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Sanctions: Why US-Iran impasse could hike oil prices

FINANCIAL STANDARD
By Macharia Kamau | October 30th 2018
By Macharia Kamau | October 30th 2018
FINANCIAL STANDARD
Analysts have projected that the price could go up to as high as Sh10,000 by end of 2018.

Kenyans will continue grappling with the high cost of living as global crude oil prices further inch up.

Fluctuations in oil prices have become a concern to Kenya - a net importer of petroleum products.

The country has for many years failed to explore key initiatives such as petroleum reserves to cushion the economy against shocks such as sudden price increases.

In the global markets, a barrel crude oil that hit a four-year high of Sh8,420 early October has now eased over the last two weeks to settle at Sh7,700 by last Friday.

Analysts have projected that the price could go up to as high as Sh10,000 by end of this year.

Among the factors expected to push up prices include fresh sanctions on Iran by the US, which restricts the Middle East country’s sale of oil and petrochemical products.

These sanctions, expected to take effect on November 4, could cut global oil production by about two million barrels.

Other than the general increase in pump prices, especially in the coming months, high oil prices also tend to impact the cost of transport and manufacturing which in turn increases the cost of goods and services.

The impending hikes in prices of fuel could come even as consumers grapple with the eight per cent value-added tax (VAT) on petroleum that has resulted in a rise in the cost of living.

Different producers of basic items have adjusted prices on their products to factor in the impact that the additional levy has had. IDB Capital Managing Director Karen Kandie in a recent report said high oil prices will in the coming months worsen the high cost of living among Kenyan households.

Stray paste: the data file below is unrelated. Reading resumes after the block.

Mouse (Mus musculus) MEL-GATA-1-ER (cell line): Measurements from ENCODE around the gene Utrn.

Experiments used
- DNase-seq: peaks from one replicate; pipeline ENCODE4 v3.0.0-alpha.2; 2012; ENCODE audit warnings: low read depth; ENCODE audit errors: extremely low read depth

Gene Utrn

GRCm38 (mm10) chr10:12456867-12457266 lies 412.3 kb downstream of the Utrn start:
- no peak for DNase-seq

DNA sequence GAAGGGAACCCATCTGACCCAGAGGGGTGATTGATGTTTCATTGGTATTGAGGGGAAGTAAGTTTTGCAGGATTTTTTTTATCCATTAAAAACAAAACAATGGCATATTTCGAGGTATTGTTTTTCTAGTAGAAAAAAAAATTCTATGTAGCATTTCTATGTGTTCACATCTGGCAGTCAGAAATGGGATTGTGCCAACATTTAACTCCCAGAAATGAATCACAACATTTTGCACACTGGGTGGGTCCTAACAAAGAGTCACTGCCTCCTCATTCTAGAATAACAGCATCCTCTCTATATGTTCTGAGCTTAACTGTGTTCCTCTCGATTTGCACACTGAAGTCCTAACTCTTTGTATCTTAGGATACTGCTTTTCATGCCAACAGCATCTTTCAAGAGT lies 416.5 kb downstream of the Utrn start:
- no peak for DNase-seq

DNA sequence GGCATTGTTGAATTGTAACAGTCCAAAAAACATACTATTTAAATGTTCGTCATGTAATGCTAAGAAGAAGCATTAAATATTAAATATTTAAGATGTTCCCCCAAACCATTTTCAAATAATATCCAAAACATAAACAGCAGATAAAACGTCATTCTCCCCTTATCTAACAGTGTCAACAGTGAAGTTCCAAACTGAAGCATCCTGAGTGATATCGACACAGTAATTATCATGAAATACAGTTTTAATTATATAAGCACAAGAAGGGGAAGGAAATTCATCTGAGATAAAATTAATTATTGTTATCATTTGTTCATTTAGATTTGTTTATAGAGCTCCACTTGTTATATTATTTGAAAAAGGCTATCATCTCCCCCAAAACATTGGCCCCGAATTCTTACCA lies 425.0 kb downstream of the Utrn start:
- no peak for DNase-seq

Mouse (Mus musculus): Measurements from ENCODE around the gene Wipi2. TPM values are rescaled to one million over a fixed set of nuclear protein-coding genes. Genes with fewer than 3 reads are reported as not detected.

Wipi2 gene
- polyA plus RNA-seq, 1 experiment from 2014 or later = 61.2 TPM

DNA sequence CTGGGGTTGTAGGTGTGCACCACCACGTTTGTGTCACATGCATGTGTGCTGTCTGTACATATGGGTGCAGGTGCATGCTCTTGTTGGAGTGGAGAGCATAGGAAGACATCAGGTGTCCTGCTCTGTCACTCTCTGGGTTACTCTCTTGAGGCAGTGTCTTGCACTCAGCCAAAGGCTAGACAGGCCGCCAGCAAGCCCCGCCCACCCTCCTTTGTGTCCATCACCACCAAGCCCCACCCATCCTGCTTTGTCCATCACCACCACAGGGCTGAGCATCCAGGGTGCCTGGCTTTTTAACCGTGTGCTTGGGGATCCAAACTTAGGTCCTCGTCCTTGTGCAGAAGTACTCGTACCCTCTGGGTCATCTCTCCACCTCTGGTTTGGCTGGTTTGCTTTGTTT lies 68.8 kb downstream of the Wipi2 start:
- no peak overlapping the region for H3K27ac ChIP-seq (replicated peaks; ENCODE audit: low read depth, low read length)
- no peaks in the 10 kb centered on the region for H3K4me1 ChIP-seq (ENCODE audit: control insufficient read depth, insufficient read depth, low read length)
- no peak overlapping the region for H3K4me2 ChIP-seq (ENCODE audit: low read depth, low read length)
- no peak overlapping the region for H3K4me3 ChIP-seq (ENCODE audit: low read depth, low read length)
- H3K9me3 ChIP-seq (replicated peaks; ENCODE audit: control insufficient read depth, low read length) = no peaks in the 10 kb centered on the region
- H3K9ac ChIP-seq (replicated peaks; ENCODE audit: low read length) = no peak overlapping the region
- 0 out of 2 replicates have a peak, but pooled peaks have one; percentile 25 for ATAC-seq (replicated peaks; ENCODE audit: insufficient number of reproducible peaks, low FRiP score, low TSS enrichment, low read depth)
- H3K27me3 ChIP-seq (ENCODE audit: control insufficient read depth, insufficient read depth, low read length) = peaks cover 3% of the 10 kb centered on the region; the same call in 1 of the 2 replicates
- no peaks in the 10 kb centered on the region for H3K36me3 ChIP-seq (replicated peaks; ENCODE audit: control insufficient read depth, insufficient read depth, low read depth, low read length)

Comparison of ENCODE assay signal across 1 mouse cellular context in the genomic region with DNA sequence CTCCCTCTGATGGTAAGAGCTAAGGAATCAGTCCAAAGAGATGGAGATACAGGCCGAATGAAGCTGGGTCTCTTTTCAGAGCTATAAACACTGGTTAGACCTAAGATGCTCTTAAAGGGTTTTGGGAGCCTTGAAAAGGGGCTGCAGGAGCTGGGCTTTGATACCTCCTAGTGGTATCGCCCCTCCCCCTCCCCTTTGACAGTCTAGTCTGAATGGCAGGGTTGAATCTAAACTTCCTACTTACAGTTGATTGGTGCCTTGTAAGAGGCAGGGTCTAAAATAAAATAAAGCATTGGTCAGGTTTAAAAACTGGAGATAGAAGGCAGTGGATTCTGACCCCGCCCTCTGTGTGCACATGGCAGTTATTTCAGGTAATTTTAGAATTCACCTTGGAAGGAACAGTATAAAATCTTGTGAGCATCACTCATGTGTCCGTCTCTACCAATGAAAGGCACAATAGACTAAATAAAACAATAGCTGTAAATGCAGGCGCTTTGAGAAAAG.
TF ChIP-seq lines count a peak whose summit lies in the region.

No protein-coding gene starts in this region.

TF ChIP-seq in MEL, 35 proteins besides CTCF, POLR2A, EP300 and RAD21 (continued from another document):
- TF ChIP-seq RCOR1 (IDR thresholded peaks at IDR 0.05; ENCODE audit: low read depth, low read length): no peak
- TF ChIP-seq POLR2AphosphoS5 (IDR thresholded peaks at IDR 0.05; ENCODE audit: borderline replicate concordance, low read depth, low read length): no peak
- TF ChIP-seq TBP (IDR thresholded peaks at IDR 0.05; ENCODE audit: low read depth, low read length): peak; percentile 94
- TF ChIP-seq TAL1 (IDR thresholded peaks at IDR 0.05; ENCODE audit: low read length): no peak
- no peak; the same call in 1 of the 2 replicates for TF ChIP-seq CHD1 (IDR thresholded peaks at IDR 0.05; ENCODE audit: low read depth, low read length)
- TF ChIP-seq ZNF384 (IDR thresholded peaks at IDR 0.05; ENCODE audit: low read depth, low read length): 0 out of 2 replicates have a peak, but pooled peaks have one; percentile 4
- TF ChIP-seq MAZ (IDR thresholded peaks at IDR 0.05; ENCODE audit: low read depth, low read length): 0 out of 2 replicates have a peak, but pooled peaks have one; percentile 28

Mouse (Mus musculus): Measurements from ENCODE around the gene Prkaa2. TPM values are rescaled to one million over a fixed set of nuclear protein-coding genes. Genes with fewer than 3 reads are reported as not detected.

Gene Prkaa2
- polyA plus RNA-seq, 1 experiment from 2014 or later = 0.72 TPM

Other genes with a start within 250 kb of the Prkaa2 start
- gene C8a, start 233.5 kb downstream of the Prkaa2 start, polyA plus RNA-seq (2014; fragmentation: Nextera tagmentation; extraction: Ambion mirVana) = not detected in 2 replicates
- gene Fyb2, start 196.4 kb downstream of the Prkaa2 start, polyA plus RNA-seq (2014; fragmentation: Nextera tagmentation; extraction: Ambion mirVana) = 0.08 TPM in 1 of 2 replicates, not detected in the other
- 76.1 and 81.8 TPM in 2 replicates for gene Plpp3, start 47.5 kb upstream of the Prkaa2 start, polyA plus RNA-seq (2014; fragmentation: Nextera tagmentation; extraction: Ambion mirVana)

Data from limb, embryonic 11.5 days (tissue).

The Government imposed an eight per cent VAT on all petroleum products in September, which although lower than the 16 per cent rate that had come into place early September has had the impact of pushing up transportation costs.

A litre of petrol in Nairobi went up to Sh116 per litre, an incremental rise from Sh99 in September last year. In August, before the inclusion VAT, a litre was on average going for Sh113 before shooting up to Sh128.7 on the imposition of 16 per cent VAT.

Little option

It later dropped when the VAT was reduced to eight per cent by the Finance Act 2018. Data by the Kenya National Bureau of Statistics (KNBS) shows that public service vehicles plying long-haul routes have gone up 19.2 per cent by end of September.

This is compared to prices over a similar period last year and 6.7 per cent when compared to fares in August this year.

The statistics body noted that the hike in fuel prices has resulted in an all-around increase in costs as transporters up costs for moving people and goods across the country. Further hikes in the cost of transportation and other basic items should be expected should global oil prices stick to the predicted pattern.

“The transport index increased by 7.99 per cent (in September) compared to the previous month and 17.29 per cent compared to the same month (September) in 2017,” said KNBS.

“This was mainly on account of increase in pump prices of petrol and diesel which triggered an increase in prices of other transport components.”

The Kenya Institute for Public Policy Research and Analysis (Kippra) said poor Kenyans have little options and suffer the most whenever there is an increase in the cost of energy.

“The Kenyan economy has experienced a rapid and persistent rise in energy prices that have had far-reaching consequences. Poor households bear the greatest brunt of energy price increase,” said Kippra in a report. “Additionally, expensive fuels and power lead to higher costs of production in the manufacturing sector which is then passed on to consumers.”

It added: “Industries may also shift their resources from the energy-intensive to sections that may use less in a bid to minimise production costs. This resource shifting and or cuts in production may potentially lead to job loss and higher prices for industrial goods and services.”

The think tank notes that while Kenya might not have control of the geopolitics responsible for the volatility of oil prices, initiatives such as strategic petroleum reserves could help stabilise local pump prices.

“Kenya needs to have sufficient strategic petroleum energy reserves to act as energy security measure to cushion the domestic economy whenever there are oil price spikes and unexpected supply disruptions in the international market,” said Kippra.

“The storage should be managed by the national government only to be released during emergency times.” The US, however, moved to calm fears of crude oil prices reaching Sh10,000 this year and 2019.

Its Energy Information Administration (EIA) forecasts that it will average at Sh7,500 next year. The levels are still high and also experienced in November 2014.

EIA expects Brent spot prices will average Sh7400 per barrel in 2018 and Sh7,500 per barrel in 2019,” said EIA last week.

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